Master of Engineering in Fire Engineering
Fire engineers specialise in the application of science and engineering principles to protect people and their environment from destructive fire.
The Master of Engineering in Fire Engineering is open to graduates from relevant branches of engineering and covers all aspects of fire safety in buildings and other structures, human safety and risk assessment.
Some courses are offered in blocks and online learning software allows for flexible programmes of study. Students also complete a thesis or project.
Normally the minimum requirement is a three-year bachelor’s degree from a New Zealand university, or a qualification or combination of qualifications considered to be equivalent. If you gained your qualifications overseas, these will need to be assessed to make sure they are of an equivalent standard.
You are also required to meet UC's English language requirements.
Specific entry requirements
Candidates must normally have completed one of the following:
- Bachelor of Engineering with Honours with first or second class honours
- Postgraduate Certificate in Engineering with a GPA of 5 or more
- Bachelor of Science with Honours in appropriate subjects.
Students wishing to enrol in postgraduate study must have completed both the academic and non-academic requirements of the prerequisite degree. This includes practical work days, work reports, a workshop training course and a first aid certificate.
For the full entry requirements see the Regulations for the Master of Engineering in Fire Engineering or use the admission requirements checker.
How to apply
You will need to complete an application form for the MEFE from the College of Engineering website.
Applications for admission are considered twice each year (June and December) for studies commencing in February of the following year. Numbers are limited each year. Applications received during the year will be considered in the next application round. It is recommended that international students apply by June.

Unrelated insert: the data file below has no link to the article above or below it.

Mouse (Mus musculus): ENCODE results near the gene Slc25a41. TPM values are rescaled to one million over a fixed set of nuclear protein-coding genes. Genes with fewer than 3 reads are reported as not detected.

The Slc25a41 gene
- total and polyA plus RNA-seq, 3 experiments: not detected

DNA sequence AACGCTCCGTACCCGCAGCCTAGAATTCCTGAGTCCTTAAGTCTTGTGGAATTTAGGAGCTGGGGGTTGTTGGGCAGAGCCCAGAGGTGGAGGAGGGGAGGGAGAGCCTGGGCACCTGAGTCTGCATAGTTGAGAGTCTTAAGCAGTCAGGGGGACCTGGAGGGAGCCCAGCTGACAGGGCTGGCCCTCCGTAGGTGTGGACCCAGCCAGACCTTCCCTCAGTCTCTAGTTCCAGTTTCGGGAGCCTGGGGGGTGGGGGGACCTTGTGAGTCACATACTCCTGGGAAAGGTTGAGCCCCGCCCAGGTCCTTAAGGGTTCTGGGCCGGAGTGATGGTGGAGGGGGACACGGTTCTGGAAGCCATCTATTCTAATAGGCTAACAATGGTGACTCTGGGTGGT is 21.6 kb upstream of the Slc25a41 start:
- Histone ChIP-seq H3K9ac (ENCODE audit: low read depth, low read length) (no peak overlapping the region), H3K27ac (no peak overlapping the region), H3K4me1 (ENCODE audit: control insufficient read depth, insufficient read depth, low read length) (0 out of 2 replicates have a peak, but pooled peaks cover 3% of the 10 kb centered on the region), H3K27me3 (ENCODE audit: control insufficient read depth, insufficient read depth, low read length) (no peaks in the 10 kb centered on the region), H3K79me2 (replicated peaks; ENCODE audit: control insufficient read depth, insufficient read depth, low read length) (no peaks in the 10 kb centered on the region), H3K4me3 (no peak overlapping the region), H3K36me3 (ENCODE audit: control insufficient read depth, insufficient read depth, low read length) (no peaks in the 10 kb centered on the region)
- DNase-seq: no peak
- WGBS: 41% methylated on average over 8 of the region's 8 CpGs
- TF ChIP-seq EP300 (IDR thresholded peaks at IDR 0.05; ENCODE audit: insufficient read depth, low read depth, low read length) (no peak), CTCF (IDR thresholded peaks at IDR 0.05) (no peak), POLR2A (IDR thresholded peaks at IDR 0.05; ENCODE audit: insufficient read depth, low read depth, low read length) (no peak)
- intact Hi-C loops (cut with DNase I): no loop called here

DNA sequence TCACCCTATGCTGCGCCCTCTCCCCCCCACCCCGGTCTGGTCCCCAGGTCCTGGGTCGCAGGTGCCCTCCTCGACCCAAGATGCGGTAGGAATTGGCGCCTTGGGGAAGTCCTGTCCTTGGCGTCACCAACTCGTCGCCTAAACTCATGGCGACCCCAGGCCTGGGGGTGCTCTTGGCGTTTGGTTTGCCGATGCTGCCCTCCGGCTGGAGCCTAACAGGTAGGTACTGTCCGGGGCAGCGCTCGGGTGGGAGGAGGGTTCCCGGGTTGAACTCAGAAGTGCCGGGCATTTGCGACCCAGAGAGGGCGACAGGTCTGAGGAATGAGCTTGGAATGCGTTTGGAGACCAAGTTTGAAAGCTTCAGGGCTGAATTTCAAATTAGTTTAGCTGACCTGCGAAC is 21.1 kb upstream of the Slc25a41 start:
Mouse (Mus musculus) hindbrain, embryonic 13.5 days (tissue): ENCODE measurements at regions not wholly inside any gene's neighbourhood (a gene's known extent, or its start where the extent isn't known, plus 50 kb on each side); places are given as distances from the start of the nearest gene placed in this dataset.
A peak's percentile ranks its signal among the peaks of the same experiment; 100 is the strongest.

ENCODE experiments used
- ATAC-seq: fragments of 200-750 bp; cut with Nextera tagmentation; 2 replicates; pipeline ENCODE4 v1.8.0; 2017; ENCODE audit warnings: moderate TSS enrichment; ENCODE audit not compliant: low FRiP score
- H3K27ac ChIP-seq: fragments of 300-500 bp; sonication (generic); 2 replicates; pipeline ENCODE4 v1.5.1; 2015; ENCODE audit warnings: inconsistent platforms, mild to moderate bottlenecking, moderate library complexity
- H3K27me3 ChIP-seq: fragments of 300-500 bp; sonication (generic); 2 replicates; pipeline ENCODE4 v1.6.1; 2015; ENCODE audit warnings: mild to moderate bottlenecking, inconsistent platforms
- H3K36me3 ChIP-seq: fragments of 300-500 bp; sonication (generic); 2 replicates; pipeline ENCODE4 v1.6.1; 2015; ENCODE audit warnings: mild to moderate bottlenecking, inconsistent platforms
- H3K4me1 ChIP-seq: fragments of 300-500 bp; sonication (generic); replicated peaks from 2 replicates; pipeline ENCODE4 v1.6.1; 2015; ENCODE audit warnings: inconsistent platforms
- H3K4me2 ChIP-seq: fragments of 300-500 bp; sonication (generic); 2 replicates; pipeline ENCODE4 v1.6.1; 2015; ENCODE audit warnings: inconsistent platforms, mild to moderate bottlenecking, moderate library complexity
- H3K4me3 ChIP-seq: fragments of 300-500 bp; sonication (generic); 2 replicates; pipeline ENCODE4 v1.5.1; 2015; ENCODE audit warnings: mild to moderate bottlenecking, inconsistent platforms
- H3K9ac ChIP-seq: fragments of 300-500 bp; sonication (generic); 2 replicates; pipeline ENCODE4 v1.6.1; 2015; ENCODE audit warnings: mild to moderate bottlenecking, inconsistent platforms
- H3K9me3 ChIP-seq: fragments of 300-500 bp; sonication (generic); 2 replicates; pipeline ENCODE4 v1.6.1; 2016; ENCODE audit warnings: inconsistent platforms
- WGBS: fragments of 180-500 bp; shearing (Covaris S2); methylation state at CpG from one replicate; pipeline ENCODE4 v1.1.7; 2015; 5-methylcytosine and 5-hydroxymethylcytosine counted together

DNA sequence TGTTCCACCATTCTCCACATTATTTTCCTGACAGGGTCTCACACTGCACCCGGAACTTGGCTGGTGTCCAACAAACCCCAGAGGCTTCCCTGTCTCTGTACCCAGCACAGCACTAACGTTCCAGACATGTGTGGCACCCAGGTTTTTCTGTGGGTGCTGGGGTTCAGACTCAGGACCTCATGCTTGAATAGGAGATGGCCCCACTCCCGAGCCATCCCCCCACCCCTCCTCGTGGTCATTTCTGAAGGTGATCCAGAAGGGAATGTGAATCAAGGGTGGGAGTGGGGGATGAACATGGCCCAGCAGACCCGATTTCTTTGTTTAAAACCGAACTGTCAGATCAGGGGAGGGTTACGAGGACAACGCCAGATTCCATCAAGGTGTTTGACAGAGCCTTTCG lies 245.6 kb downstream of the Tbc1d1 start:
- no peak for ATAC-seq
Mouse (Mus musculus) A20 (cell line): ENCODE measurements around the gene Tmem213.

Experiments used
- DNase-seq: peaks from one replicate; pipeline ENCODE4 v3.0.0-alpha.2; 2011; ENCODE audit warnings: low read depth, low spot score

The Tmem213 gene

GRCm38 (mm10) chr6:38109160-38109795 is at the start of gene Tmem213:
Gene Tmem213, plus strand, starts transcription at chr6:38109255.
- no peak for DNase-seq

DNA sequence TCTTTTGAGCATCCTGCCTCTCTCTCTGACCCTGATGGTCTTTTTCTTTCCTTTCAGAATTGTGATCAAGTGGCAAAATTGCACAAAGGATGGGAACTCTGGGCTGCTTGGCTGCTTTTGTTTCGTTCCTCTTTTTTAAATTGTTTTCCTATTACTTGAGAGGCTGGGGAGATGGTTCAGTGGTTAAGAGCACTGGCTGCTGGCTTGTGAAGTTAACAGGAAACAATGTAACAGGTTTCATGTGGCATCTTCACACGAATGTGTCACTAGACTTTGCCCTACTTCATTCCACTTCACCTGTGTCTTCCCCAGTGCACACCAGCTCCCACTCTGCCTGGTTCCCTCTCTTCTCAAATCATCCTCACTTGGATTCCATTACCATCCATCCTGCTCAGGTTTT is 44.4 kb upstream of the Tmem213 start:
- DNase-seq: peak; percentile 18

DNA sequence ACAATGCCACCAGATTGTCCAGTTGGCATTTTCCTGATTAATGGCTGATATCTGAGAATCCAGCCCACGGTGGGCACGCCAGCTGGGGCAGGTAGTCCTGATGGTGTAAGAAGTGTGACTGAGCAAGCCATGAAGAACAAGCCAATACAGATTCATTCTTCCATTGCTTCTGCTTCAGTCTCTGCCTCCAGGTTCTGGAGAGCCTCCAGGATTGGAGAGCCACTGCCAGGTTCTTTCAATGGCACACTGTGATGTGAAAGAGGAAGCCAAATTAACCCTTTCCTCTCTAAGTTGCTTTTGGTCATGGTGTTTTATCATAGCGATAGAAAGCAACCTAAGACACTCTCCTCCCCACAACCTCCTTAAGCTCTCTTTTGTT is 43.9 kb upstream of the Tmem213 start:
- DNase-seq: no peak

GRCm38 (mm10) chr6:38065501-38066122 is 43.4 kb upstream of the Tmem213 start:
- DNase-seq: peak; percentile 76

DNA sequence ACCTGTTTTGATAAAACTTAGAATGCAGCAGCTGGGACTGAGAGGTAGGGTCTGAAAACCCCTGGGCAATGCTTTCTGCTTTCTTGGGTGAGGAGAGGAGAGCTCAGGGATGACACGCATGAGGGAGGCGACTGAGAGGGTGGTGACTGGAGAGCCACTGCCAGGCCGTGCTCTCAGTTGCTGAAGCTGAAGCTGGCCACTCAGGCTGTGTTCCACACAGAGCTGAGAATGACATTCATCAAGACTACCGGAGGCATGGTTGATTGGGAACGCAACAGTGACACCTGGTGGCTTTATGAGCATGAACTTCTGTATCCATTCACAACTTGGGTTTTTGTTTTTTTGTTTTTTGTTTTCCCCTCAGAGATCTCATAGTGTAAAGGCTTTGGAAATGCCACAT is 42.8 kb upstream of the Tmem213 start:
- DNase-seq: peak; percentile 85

Find out more about how to apply for graduate and postgraduate qualifications.
The MEFE is made up of six courses and a thesis.
- In the first half of the degree, students take block courses in areas such as fire dynamics and fire safety and systems. Online learning software is used to allow flexible study. At least two courses each year are offered through a combination of guided self-study and intensive block courses.
- The second half of the degree requires a thesis or project.
The MEFE duration is 16-24 months to three years full-time. Students are expected to be enrolled on a continuous basis.
90 points (six courses) can be selected from the following:
- ENCI 601 Risk Management
- ENFE 601 Structural Fire Engineering
- ENFE 602 Fire Dynamics
- ENFE 603 Fire Safety Systems
- ENFE 604 Fire Design Case Study
- ENFE 610 Advanced Fire Dynamics
- ENFE 613 Special Topic
- ENFE 614 Special Topic in Fire Engineering
And students must complete a thesis:
For the up-to-date schedule of courses, see the Regulations for the Master of Engineering in Fire Engineering.
Postgraduate study can bring many career benefits eg, specialist skills and enhanced knowledge, entry into specific occupations, higher starting salary/progression rates, research capability/achievement and evidence of high academic attainment/self-discipline.
- Read what other UC postgraduate students have gone on to achieve in their studies and careers in our student and graduate profiles.
- Our Careers, Internships & Employment team can help you to achieve the career you want, connect with employers or find a job.
- For research into career destinations by qualification, visit the Universities New Zealand website.
- Find out more about what you can do with a degree from UC.
- Come along to an upcoming information event for prospective postgraduate students.
For full requirements see the Regulations for the Master of Engineering in Fire Engineering.
For study planning help contact the Department of Civil and Natural Resources Engineering or the College of Engineering:
College of Engineering | Te Rāngai Pūkaha
University of Canterbury | Te Whare Wānanga o Waitaha
Private Bag 4800